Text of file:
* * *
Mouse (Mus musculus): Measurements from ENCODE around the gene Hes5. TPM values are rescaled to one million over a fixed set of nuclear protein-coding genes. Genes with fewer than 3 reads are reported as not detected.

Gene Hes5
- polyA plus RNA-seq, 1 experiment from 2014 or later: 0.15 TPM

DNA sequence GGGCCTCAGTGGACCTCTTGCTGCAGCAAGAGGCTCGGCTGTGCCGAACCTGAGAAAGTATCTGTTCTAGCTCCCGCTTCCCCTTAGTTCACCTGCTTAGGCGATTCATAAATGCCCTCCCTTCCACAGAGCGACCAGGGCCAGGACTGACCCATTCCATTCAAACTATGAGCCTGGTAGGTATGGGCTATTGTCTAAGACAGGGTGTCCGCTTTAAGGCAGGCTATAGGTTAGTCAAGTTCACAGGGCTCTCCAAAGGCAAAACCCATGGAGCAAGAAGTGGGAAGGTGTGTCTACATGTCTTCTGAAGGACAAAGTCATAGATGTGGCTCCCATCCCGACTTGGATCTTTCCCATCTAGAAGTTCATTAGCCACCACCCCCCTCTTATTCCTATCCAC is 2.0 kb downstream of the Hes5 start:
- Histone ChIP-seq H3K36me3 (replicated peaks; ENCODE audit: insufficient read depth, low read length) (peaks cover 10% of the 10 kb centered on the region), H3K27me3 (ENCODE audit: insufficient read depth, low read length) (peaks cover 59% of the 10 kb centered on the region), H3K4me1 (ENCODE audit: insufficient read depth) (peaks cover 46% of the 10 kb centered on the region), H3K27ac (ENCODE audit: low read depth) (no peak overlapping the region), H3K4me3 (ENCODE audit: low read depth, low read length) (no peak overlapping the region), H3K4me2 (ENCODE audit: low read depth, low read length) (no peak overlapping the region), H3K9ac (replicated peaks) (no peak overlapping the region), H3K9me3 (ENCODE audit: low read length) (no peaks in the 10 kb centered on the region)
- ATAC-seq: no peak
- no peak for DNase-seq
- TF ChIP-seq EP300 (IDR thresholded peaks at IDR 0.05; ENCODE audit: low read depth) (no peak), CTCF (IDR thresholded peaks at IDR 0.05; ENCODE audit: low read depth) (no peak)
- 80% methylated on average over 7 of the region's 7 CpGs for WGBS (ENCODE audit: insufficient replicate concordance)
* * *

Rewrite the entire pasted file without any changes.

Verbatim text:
Mouse (Mus musculus): Measurements from ENCODE around the gene Hes5. TPM values are rescaled to one million over a fixed set of nuclear protein-coding genes. Genes with fewer than 3 reads are reported as not detected.

Gene Hes5
- polyA plus RNA-seq, 1 experiment from 2014 or later: 0.15 TPM

DNA sequence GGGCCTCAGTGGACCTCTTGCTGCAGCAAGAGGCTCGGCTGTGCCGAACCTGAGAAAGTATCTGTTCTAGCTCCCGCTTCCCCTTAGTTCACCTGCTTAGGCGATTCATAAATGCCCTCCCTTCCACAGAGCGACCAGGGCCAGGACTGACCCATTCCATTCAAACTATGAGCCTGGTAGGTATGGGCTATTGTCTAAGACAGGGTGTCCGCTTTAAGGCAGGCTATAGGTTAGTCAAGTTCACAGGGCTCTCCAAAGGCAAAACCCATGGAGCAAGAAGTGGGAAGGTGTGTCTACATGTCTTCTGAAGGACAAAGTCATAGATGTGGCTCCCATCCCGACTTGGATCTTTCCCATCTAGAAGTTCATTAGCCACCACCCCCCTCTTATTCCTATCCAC is 2.0 kb downstream of the Hes5 start:
- Histone ChIP-seq H3K36me3 (replicated peaks; ENCODE audit: insufficient read depth, low read length) (peaks cover 10% of the 10 kb centered on the region), H3K27me3 (ENCODE audit: insufficient read depth, low read length) (peaks cover 59% of the 10 kb centered on the region), H3K4me1 (ENCODE audit: insufficient read depth) (peaks cover 46% of the 10 kb centered on the region), H3K27ac (ENCODE audit: low read depth) (no peak overlapping the region), H3K4me3 (ENCODE audit: low read depth, low read length) (no peak overlapping the region), H3K4me2 (ENCODE audit: low read depth, low read length) (no peak overlapping the region), H3K9ac (replicated peaks) (no peak overlapping the region), H3K9me3 (ENCODE audit: low read length) (no peaks in the 10 kb centered on the region)
- ATAC-seq: no peak
- no peak for DNase-seq
- TF ChIP-seq EP300 (IDR thresholded peaks at IDR 0.05; ENCODE audit: low read depth) (no peak), CTCF (IDR thresholded peaks at IDR 0.05; ENCODE audit: low read depth) (no peak)
- 80% methylated on average over 7 of the region's 7 CpGs for WGBS (ENCODE audit: insufficient replicate concordance)